Here are Laurie Cingle’s cost-cutting tips:

1.  Review your programs and eliminate the ones that aren’t working. Low-attendance classes should be the first to go.

2.  Use part-time support staff whenever possible. They don’t require benefits and usually have more flexible hours.

3.  Consider “trading” a club membership in exchange for volunteer work at the club. For example, a volunteer who provides eight hours per month of work on a set weekly schedule—such as cleaning—would be eligible to receive one month of membership privileges. Be sure to assign one person on your team to schedule volunteers just like you would schedule staff.  A good source of volunteers is people who have to cancel their membership due to financial hardship. They already love your club and may be more reliable because they appreciate the value of the membership.

4.  Rather than sending a large group to a seminar, have one person attend and then, later, “show and tell” the information to the rest of your team.

5.  Another way to eliminate travel costs is by attending local seminars or Webinars. If a seminar you want to attend is out of town, contact the sponsor to find out if DVDs will be available for purchase afterward.

6.  Create a “Cost-Cutting Team” made up of one representative from each of your key areas and have a cost-cutting brainstorming session. You may get several ideas you never would have thought of, but be careful: sometimes reducing costs in one area may increase costs in another area. Involving representatives from each area of the club helps avoid negative consequences.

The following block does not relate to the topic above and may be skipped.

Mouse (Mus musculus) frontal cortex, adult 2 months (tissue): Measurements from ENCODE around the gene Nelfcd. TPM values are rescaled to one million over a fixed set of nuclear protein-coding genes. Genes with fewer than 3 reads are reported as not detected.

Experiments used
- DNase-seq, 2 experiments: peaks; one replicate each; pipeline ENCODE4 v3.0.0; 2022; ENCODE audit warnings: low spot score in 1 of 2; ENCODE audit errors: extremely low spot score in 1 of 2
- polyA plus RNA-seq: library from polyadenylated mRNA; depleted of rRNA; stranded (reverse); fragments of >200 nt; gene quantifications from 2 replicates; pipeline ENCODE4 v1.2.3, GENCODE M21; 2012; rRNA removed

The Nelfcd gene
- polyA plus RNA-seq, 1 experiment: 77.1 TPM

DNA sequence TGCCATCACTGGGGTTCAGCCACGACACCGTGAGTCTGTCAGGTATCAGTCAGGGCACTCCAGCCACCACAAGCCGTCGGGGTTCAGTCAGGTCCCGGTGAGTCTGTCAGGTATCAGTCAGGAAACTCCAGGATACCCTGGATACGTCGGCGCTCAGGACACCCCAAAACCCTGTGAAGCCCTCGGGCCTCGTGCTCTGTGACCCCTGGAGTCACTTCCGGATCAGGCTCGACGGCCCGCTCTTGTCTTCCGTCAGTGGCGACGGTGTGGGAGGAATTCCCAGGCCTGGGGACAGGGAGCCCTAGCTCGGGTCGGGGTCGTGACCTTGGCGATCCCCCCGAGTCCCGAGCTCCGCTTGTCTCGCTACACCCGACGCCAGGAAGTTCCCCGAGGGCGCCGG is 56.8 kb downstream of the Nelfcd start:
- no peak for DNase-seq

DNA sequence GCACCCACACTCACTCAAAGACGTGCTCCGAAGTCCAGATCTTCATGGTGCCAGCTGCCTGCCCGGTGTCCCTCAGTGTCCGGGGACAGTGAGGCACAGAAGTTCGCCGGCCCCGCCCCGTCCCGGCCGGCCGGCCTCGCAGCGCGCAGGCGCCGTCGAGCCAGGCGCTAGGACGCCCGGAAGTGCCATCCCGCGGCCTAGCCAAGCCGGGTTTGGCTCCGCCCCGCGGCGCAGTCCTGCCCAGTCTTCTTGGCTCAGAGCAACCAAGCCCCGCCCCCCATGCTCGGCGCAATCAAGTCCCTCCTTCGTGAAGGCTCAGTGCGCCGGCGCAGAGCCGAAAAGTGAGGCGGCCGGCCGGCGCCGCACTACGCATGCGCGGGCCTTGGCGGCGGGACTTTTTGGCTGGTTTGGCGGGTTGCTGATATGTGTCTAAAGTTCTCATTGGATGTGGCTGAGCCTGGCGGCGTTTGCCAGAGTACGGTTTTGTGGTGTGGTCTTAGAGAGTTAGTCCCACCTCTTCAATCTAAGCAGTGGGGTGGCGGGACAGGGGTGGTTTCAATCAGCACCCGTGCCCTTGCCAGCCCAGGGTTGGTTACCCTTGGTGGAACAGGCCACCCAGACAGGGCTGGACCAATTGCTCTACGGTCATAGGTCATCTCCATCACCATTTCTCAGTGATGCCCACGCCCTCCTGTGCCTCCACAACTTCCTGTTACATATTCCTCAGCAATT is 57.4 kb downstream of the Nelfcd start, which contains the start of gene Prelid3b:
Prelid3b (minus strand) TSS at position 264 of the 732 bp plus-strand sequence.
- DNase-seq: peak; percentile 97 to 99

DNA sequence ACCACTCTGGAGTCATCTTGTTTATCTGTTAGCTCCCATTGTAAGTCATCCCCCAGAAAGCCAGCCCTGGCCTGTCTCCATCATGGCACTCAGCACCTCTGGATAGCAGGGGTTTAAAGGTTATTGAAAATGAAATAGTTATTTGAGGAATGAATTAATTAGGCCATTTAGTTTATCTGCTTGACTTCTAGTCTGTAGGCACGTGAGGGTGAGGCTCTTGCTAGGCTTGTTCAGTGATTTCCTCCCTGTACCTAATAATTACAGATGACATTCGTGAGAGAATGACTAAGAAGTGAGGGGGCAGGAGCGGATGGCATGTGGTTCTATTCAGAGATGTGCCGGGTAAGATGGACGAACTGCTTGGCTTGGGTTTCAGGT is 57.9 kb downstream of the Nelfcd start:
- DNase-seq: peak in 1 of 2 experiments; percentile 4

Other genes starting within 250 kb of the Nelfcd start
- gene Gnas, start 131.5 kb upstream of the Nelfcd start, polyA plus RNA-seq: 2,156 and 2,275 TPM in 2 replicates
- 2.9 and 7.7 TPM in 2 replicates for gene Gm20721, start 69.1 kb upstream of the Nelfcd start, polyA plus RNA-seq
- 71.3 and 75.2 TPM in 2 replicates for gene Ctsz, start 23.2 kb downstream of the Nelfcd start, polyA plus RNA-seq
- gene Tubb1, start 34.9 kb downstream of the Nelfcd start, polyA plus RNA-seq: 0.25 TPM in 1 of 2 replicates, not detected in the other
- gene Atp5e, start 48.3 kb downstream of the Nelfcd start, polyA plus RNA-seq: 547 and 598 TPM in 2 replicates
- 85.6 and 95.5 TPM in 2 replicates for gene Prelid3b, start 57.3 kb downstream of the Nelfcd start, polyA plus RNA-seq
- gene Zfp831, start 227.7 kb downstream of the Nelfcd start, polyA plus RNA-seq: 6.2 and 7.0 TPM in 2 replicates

7.  Generate low-cost publicity for your club by offering expert advice in your community, such as teaching a class, speaking at a community meeting, or writing an article for a local newspaper.

Laurie Cingle is certified through ACSM, NASM and the Coach Training Alliance. She was the recipient of the IHRSA Fitness Director of the Year award, and has mentored three industry award-winners—the 1998 and 2001 IHRSA/ACE Fitness Directors of the Year, and the 2003 ACE Personal Trainer of the Year.

She also wrote an article about how to market and sell personal training programs. To check it out, click here


Trainer Talk: Is It Bad Form to Correct Bad Form?

By Patricia Glynn

“Never give advice unless asked.”

The old German proverb certainly proves sage advice in a number of hairy circumstances. But what about in the health club setting? Should you offer unsolicited recommendations to misguided members—those who are perhaps using equipment in ways it was never intended?

Is it bad form to correct bad form?

According to Jonathan Ross, owner of Bowie, Maryland’s Aion Fitness, and also one of Men’s Journal magazine’s Top 100 Trainers in America, reaching out is always appropriate. It’s absolutely necessary when the member is at risk of injuring themselves, but also, too, when they simply insist on slouching lazily on a machine’s handrails. The key, he says, lies in choosing your words carefully. “What you say can make or break your effort.”

He offers his own freshmen experience as a warning: “When I was just a few weeks into my fitness career, I noticed a gentleman performing an exercise incorrectly and so I offered to show him how to do it the right way. He didn’t appreciate my bold, critical interruption, to say the least. The verbal beating I withstood still lingers with me to this day.”

While many club clients might graciously accept criticism, others might turn heel and ignore it. And there are some, as Ross’ example demonstrates, who will react quite negatively to any sort of instructive intrusion. The latter, in fact, often leads health club associates to adopt a permanent hands-off policy. But that, explains Ross, is a mistake. He admits the possibility for negativity is, unfortunately, a constant. Yet there are ways, he notes, to handle the situation that decrease the likelihood of an unpleasant outburst.